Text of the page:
The fact is that the police in any society are part of the social membrane that keeps ordinary citizens away from the harshest realities of everyday life. Front-line medical personnel and social workers are in much the same situation. These groups deal, all day, every day, with the worst and most disgusting features of our society, and it eventually rubs off, in the form of stress, alcoholism and violence. (In France, for example, the suicide rate among police officers is secondly only to that of farmers, and has been growing rapidly). But as far as I know, there’s no country where psychological problems among the police are really taken seriously.
    At bottom, it’s a class thing. The police were traditionally drawn from the brighter working-class and lower-middle-class communities, and treated as mercenaries and factotums by the middle classes, who want someone to collect up all the rubbish from the economic system from which the middle classes principally benefit.

    1. Basil Pesto

      At bottom, it’s a class thing. The police were traditionally drawn from the brighter working-class and lower-middle-class communities, and treated as mercenaries and factotums by the middle classes, who want someone to collect up all the rubbish from the economic system from which the middle classes principally benefit.

      Indeed, the ACAB sloganeering, besides not being as radical as its users seem to think it is (hell, I could probably get my boomer Dad to go along with the sentiment), and playing on my disdain for absolutism and essentialism, has always seemed to have a whiff of classism about it. Perhaps more divide and conquer (which of course goes both ways)?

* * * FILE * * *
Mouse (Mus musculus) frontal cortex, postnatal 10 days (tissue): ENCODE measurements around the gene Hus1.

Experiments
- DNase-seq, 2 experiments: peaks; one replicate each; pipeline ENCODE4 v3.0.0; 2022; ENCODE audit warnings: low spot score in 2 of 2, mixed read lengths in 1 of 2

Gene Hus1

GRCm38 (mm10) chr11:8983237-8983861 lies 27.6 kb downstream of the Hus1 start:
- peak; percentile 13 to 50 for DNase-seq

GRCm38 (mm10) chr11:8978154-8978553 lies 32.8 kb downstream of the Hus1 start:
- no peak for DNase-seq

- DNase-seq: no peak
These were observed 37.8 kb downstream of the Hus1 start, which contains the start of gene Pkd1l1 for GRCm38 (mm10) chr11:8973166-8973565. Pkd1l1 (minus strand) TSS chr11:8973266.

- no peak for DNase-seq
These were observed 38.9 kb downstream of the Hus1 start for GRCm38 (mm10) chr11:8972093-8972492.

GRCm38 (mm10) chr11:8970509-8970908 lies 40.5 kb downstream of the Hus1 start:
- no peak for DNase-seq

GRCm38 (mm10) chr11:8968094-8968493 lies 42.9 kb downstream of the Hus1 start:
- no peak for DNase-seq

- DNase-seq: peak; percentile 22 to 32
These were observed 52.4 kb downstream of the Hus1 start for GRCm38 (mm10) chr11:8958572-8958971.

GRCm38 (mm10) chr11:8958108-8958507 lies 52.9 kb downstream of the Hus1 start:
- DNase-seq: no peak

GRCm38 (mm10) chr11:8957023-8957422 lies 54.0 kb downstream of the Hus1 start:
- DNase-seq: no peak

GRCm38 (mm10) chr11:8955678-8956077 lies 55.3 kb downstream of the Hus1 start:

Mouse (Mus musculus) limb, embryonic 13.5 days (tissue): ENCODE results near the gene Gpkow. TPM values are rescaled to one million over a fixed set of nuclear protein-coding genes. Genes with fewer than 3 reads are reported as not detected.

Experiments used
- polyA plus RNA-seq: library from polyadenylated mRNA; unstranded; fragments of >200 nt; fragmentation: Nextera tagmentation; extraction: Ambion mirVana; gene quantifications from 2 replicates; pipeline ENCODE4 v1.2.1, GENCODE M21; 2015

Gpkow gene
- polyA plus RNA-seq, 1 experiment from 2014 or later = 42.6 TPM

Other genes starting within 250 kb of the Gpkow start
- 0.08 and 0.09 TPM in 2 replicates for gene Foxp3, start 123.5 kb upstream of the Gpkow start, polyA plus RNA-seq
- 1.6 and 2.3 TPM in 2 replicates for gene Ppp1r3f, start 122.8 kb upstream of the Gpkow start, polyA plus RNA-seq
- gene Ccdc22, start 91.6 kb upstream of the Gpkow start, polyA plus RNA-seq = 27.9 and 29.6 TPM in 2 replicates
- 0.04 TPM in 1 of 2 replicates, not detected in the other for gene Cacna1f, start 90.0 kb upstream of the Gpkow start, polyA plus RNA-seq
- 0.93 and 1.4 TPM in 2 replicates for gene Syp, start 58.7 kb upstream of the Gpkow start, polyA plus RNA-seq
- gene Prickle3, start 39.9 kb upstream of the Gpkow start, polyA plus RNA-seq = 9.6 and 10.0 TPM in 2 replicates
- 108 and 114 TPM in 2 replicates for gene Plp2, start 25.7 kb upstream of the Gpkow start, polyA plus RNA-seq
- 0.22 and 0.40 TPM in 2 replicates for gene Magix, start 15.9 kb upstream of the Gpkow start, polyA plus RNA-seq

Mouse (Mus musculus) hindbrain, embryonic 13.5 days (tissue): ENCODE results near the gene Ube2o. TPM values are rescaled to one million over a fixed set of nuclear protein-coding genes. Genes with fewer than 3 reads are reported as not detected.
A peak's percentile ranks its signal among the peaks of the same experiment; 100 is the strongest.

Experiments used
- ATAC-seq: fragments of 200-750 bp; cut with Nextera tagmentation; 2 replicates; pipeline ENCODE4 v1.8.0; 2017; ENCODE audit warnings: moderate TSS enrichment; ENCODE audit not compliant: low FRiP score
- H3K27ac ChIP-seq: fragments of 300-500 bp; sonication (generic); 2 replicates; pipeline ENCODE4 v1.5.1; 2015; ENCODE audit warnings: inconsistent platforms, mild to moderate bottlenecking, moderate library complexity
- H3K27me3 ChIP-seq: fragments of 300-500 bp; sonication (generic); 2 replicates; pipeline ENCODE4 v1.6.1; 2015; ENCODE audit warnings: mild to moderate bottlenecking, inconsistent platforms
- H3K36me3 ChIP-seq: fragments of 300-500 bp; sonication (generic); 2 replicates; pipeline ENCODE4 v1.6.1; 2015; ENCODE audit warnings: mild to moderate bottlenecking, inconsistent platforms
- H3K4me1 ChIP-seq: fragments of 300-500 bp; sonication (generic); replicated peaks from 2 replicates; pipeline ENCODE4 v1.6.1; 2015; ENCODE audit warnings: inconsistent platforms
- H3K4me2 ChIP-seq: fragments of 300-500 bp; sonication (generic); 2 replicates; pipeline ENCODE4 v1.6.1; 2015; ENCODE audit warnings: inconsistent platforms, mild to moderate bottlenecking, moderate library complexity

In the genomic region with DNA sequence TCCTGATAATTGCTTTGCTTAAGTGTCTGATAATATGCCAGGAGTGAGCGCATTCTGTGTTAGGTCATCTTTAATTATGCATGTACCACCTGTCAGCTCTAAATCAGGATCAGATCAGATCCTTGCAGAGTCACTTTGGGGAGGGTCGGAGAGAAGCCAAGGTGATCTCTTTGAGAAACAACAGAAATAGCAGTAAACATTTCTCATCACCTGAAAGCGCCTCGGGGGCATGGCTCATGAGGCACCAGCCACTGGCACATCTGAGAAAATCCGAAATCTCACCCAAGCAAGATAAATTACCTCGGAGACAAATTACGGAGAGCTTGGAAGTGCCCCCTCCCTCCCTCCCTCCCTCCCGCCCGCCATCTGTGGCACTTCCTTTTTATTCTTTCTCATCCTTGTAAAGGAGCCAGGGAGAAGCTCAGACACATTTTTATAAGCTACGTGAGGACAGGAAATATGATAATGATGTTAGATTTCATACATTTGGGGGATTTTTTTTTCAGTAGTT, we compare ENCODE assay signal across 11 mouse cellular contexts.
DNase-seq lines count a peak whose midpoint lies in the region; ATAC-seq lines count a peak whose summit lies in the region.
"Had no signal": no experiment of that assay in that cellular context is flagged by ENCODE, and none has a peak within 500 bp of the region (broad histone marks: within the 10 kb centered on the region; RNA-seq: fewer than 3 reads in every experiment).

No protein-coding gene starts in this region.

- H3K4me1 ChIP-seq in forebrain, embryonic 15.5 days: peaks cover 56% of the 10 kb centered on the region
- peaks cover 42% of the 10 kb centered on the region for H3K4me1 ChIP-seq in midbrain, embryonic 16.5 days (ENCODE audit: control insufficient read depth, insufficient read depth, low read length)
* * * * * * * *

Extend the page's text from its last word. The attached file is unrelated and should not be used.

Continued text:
9. Trisha

    I worked for 2 years as IT Tech support for the East Palo City PD, in an open-plan office where I could overhear everything, and as a veteran was over time provisionally accepted as a member of their tribe (I wasn’t), did ride-alongs, etc.

    Having been bullied as a child, I recognized two types in the force: outright bullies (easy to spot), and those who had been bullied (less easy to spot). Both types were addicted to the adrenal rush of dominating suspects, and they often referred to the Motor Vehicle Code as the cop’s best friend in justifying stops that wouldn’t otherwise have occurred. And yes, the “good cops” never informed on, or otherwise turned on the “bad cops” for their unlawful and downright disgusting behavior. Thus from my point of view, all cops are bad cops, at least until such time as the “band of brothers” warrior ethos is dissolved and we see “good” cops turned around.

    Most surprisingly, the few black officers turned out to be as racist, if not more so, than their white brethern.

  10. LawnDart

    There are nearly 18,000 individual, independent, law enforcement agencies in the US, each with their own policies, practices, and scope of duties. These agencies account for approximately 800,000 sworn officers: that’s a lot of flavors to choose from.